Shalom

Mike LorahComment
This Is Us: A Credit To Your Race

When I was growing up I often heard this phrase – “You’re a credit to your race.”  It was usually given as a compliment or commendation for something well done.  Thankfully, I don’t hear this anymore as this “compliment” is rooted deeply in racism, ignorance and insensitivity.  This said, Pastor Ed’s sermon this past weekend made me think about being a credit to your race.

The miracles taking place in the First Century Church were nothing short of mind blowing.  The question and existence of miracles have long been debated in this world and within the Christian church.  I remember listening to debate among theologians if God still performed miracles today.  One line of thought advanced the perspective that miracles were only for the First Century Church and God ceased performing miracles once the Bible and the Church was established.  The other end of the spectrum holds unequivocally God is still performing miracles today and in abundance.  I think God can do whatever He chooses to do.  What is clear and what was made clear by Pastor Ed is miracles validate or give accreditation to the Good News. 

I am a child of God and this is where I wonder about being a credit to my spiritual family.  As a Christ-follower do my actions and thoughts validate the message?  Does my treatment of people, living in my relationships, or working out truth and justice reflect the mercy, grace and forgiveness of Jesus Christ?  If asked, would those around me and those in contact with me say, “Bill – you’re a credit to Jesus Christ?”  (In reality it is the life changing transformation of relationship with the Creator of the Universe that is observed.) 

I understand “life happens” and it sometimes difficult – very difficult.  And it is understandable that our reactions and behaviors will reflect the agony.  In such times I doubt folks would say to me I am a credit to Jesus.  It is so good to know and experience that God is love.  His mercy and grace are deeper than the deepest abyss of my failure.  I may not receive forgiveness from people but with God I will and I can start again.  1 John 1:9 states:  If we confess our sins, He is faithful and righteous to forgive us our sins and to cleanse us from all unrighteousness.  Psalms 103:12 reads:  As far as the east is from the west, So far has He removed our transgressions from us.  And finally Romans 8:37-39:  But in all these things we overwhelmingly conquer through Him who loved us.  For I am convinced that neither death, nor life, nor angels, nor principalities, nor things present, nor things to come, nor powers, nor height, nor depth, nor any other created thing, will be able to separate us from the love of God, which is in Christ Jesus our Lord.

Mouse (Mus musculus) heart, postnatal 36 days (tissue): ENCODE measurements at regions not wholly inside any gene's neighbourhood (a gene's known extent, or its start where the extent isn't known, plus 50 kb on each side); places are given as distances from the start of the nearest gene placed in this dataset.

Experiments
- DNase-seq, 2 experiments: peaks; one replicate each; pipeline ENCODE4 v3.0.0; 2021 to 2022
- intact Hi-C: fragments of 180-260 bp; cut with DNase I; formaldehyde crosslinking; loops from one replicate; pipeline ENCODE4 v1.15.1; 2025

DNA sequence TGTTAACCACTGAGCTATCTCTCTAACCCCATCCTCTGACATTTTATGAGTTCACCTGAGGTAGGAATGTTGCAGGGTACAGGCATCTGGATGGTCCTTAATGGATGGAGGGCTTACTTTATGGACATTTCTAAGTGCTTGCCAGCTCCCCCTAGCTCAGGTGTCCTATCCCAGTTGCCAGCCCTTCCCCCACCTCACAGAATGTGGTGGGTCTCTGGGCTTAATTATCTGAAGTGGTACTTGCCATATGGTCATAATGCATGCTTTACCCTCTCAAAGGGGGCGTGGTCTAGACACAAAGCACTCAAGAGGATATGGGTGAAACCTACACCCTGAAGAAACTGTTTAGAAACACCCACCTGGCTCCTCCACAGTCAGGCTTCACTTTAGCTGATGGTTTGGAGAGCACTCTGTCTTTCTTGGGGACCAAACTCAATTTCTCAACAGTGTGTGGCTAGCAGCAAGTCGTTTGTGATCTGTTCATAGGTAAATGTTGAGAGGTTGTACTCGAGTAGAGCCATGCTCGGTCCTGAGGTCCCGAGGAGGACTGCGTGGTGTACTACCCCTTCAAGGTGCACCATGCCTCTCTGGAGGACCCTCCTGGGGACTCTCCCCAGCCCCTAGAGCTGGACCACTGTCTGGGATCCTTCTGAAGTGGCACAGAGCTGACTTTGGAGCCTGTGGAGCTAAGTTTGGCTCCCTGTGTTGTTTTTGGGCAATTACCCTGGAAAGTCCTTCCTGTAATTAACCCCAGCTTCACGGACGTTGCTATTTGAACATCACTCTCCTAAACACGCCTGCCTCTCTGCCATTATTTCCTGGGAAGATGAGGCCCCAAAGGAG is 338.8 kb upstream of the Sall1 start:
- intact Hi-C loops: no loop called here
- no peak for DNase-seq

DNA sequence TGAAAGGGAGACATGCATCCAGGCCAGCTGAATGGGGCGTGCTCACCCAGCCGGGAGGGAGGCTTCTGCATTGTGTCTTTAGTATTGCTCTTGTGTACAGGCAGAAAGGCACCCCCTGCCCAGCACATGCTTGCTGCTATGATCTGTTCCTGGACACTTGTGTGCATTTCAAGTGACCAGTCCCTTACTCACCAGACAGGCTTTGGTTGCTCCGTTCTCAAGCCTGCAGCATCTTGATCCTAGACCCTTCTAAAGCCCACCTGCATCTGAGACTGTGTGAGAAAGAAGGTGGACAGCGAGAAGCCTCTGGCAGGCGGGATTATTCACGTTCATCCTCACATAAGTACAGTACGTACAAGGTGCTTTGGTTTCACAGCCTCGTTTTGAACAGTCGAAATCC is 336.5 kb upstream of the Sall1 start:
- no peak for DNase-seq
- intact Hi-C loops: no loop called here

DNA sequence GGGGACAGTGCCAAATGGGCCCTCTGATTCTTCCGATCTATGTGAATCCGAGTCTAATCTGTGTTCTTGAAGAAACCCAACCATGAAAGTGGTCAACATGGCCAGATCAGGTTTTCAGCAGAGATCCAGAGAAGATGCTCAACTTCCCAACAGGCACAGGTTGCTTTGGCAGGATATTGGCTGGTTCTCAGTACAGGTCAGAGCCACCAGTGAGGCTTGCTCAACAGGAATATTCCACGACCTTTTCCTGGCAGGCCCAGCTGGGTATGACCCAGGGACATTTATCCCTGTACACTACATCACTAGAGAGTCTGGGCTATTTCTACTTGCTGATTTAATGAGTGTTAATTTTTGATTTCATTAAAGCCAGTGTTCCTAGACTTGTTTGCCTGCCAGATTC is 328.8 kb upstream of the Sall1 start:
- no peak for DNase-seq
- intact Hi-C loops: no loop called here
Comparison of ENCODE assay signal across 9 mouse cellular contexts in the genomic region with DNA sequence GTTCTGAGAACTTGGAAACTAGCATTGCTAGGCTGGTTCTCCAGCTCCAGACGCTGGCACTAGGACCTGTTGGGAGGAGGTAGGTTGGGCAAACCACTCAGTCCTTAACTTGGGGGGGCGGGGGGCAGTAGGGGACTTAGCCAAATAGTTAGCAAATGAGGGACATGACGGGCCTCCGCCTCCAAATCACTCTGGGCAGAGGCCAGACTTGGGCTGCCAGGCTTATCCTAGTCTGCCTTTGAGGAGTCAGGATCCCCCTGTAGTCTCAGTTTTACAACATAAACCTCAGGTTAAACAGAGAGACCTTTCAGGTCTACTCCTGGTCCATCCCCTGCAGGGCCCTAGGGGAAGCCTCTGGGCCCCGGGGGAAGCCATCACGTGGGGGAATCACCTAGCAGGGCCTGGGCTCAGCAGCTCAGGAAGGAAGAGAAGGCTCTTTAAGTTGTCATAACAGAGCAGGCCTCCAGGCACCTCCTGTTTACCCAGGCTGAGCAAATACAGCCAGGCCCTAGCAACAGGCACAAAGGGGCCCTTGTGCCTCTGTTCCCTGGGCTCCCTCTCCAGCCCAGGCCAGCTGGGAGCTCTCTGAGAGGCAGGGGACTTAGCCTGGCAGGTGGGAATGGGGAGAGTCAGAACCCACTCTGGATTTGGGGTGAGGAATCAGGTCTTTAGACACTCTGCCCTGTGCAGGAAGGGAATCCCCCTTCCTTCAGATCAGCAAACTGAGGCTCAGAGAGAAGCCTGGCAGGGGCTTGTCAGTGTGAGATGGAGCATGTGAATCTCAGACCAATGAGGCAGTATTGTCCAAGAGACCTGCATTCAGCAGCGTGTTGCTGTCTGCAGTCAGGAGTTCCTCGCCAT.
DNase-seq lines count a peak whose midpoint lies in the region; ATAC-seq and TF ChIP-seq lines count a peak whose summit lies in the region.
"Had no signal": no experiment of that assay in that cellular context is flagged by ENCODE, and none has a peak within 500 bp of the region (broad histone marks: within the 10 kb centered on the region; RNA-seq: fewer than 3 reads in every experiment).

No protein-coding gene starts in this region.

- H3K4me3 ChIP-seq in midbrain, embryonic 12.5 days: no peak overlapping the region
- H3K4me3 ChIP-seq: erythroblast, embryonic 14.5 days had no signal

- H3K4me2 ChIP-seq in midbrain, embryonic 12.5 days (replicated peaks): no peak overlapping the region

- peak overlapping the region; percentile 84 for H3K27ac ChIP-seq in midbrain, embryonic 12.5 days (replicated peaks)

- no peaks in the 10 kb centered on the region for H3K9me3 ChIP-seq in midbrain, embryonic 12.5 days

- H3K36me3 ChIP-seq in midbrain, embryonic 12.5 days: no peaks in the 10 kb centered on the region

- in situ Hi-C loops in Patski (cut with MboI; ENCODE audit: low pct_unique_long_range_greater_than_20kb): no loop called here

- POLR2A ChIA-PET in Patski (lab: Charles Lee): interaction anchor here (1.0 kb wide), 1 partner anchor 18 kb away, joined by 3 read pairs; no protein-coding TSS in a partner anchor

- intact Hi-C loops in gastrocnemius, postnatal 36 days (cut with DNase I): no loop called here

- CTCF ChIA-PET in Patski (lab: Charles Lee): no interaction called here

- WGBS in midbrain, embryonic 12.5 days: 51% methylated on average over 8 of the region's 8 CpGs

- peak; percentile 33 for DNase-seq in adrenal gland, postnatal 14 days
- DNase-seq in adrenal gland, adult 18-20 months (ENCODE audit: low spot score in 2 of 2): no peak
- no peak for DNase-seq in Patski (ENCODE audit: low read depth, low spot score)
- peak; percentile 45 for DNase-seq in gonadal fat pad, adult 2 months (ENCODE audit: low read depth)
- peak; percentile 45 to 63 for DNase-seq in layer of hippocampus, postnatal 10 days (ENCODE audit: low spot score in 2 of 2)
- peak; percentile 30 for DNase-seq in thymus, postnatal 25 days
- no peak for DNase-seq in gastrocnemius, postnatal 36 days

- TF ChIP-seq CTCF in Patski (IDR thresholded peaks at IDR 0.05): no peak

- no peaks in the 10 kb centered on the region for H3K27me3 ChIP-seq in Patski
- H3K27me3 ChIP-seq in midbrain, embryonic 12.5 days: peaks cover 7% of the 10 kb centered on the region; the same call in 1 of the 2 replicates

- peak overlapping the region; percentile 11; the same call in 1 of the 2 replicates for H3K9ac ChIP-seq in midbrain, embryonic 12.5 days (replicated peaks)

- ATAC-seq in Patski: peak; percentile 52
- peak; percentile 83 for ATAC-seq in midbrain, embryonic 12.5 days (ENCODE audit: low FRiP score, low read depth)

An old movie about World War 2 comes to mind.  Darby’s Rangers staring James Garner as William Darby is the story of the first elite fighting unit formed in the U.S. Army.  This all volunteer brigade overcoming many hardships is trained and molded under the command of Colonel Darby to become a highly disciplined, highly skilled, extremely tough and effective fighting force.  At the end of the movie the Rangers on a rescue operation of embattled troops is overwhelmed by a vastly larger and more powerful German division.  Of the over 700 men who go in only 7 come back.  Colonel Darby has fought hard and struggled side by side only to see utter destruction.  Defeated, demoralized, and disconsolate Colonel Darby steps off a landing craft and walks along a beach as lines of fresh soldiers get ready to embark for the next campaign.  Darby trudges along with his head down, shoulders slumped and with the look of failure on his face.  A voice shouts out from the line of embarking soldiers, “Wow, look at that Ranger patch.”  Heads turn and the light turns on in Darby’s head.  He is a Ranger, he needs to carry himself as such and honor those who have fought and died.  Darby straightens up, adjusts his pack, lifts his head and marches forward resolutely with dignity even though he has just come through hell on earth.